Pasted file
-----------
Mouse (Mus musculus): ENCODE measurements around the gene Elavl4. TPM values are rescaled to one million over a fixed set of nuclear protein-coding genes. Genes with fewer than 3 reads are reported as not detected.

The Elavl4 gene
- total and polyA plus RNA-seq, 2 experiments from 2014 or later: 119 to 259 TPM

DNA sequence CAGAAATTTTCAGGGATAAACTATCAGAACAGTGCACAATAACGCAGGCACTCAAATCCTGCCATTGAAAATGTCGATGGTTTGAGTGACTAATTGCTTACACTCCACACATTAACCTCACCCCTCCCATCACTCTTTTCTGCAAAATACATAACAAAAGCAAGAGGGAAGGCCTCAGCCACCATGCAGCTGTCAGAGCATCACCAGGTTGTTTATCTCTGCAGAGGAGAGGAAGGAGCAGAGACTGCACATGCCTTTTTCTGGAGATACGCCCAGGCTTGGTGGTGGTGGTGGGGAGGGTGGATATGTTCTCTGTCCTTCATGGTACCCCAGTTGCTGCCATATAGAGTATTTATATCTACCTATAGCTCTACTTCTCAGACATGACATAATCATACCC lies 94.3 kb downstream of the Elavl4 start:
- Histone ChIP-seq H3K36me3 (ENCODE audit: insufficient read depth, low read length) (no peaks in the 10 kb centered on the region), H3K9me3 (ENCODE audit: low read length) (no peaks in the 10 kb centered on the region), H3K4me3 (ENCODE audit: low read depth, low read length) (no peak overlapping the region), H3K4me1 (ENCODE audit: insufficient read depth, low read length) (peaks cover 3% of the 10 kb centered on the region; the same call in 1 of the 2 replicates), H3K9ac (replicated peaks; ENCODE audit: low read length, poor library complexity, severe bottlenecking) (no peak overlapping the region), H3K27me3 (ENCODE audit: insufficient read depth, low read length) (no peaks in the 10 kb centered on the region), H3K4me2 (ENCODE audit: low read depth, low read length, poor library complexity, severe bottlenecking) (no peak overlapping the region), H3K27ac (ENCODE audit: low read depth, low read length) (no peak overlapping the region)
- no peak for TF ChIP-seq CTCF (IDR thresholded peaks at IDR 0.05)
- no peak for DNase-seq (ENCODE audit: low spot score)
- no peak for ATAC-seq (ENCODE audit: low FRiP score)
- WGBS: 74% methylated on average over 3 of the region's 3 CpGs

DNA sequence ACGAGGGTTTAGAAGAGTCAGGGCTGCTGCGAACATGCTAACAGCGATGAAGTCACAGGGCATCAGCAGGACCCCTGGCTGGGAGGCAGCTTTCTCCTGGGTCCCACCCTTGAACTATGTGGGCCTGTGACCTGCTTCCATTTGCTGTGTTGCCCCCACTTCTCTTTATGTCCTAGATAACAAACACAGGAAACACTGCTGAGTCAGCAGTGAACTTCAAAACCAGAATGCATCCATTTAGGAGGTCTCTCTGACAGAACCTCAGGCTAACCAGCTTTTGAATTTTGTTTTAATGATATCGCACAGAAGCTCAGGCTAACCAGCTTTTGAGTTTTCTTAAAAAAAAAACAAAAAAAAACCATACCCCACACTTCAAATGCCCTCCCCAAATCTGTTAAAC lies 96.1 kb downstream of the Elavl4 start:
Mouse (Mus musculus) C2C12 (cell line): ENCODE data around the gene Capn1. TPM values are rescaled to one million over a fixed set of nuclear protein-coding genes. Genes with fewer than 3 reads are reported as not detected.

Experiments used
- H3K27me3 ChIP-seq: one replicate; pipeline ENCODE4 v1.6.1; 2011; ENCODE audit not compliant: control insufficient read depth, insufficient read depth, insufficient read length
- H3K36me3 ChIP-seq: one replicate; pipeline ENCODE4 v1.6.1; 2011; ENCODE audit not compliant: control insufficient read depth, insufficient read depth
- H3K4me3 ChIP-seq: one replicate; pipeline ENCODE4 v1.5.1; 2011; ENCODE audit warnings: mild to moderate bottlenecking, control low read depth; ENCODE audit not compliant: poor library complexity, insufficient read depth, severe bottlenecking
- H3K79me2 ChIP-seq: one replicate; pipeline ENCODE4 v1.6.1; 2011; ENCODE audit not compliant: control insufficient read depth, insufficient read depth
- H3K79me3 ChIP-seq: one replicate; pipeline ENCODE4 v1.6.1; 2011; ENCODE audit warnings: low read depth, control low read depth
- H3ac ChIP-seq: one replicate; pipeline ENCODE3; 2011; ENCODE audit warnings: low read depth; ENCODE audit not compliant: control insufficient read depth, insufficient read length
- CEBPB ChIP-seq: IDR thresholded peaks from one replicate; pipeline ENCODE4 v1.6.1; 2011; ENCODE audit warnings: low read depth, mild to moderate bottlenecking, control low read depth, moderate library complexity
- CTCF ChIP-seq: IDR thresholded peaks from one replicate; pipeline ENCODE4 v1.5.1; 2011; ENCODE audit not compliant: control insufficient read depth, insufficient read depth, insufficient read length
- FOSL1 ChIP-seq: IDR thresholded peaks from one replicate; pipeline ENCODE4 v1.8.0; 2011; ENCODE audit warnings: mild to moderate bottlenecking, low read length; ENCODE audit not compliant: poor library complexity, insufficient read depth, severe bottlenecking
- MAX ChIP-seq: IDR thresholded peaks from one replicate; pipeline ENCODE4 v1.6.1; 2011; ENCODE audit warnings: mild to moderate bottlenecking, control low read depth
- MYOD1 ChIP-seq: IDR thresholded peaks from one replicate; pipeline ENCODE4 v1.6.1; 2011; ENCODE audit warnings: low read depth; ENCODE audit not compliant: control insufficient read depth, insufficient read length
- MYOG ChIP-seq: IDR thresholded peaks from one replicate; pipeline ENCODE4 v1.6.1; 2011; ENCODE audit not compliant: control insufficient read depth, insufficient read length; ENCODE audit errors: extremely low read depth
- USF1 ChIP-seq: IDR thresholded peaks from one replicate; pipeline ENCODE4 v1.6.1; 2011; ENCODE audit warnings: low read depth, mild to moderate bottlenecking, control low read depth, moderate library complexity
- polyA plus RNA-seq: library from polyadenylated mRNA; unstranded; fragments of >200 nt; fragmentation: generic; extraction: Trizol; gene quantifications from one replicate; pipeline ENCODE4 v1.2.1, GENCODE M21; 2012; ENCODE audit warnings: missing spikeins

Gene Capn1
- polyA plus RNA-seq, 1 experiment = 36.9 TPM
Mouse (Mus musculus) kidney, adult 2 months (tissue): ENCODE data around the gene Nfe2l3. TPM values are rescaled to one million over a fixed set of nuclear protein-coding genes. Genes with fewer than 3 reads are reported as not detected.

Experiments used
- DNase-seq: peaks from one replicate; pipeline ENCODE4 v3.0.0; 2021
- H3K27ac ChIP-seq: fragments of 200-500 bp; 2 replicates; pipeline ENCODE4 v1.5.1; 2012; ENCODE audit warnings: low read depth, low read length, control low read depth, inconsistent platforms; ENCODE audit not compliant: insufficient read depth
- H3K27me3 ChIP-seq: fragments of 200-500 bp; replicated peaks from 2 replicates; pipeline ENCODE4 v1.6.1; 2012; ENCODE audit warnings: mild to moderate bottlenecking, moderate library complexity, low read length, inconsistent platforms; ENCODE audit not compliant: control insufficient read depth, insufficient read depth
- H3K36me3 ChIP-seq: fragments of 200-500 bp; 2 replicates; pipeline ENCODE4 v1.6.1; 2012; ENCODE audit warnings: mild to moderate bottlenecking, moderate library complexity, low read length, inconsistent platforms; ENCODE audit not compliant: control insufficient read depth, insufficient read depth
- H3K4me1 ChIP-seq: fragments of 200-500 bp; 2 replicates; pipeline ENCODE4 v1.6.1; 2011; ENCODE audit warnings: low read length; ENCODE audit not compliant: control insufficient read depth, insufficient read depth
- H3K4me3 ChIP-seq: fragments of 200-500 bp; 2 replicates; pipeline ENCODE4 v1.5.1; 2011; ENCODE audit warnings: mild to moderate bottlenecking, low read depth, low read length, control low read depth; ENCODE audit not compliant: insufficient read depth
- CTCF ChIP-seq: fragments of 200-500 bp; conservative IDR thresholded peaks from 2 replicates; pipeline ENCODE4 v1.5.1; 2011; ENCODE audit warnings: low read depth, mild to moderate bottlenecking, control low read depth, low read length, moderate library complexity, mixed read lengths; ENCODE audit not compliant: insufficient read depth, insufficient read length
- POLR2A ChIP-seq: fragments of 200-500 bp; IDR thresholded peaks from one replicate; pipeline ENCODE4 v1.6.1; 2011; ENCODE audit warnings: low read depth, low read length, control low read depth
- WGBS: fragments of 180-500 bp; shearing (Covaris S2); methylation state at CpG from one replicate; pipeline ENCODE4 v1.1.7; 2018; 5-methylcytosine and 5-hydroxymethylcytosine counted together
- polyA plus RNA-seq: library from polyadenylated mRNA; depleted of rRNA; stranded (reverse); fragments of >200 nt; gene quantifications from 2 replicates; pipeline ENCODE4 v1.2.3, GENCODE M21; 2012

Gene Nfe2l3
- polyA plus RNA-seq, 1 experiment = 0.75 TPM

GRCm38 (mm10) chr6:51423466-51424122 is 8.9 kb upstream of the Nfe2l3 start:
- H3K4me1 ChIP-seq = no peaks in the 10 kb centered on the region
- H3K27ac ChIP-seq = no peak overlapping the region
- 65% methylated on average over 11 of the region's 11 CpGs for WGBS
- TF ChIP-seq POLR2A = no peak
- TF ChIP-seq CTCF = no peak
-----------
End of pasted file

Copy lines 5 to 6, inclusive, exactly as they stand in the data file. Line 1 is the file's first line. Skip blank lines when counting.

- Histone ChIP-seq H3K36me3 (ENCODE audit: insufficient read depth, low read length) (no peaks in the 10 kb centered on the region), H3K9me3 (ENCODE audit: low read length) (no peaks in the 10 kb centered on the region), H3K4me3 (ENCODE audit: low read depth, low read length) (no peak overlapping the region), H3K4me1 (ENCODE audit: insufficient read depth, low read length) (peaks cover 3% of the 10 kb centered on the region; the same call in 1 of the 2 replicates), H3K9ac (replicated peaks; ENCODE audit: low read length, poor library complexity, severe bottlenecking) (no peak overlapping the region), H3K27me3 (ENCODE audit: insufficient read depth, low read length) (no peaks in the 10 kb centered on the region), H3K4me2 (ENCODE audit: low read depth, low read length, poor library complexity, severe bottlenecking) (no peak overlapping the region), H3K27ac (ENCODE audit: low read depth, low read length) (no peak overlapping the region)
- no peak for TF ChIP-seq CTCF (IDR thresholded peaks at IDR 0.05)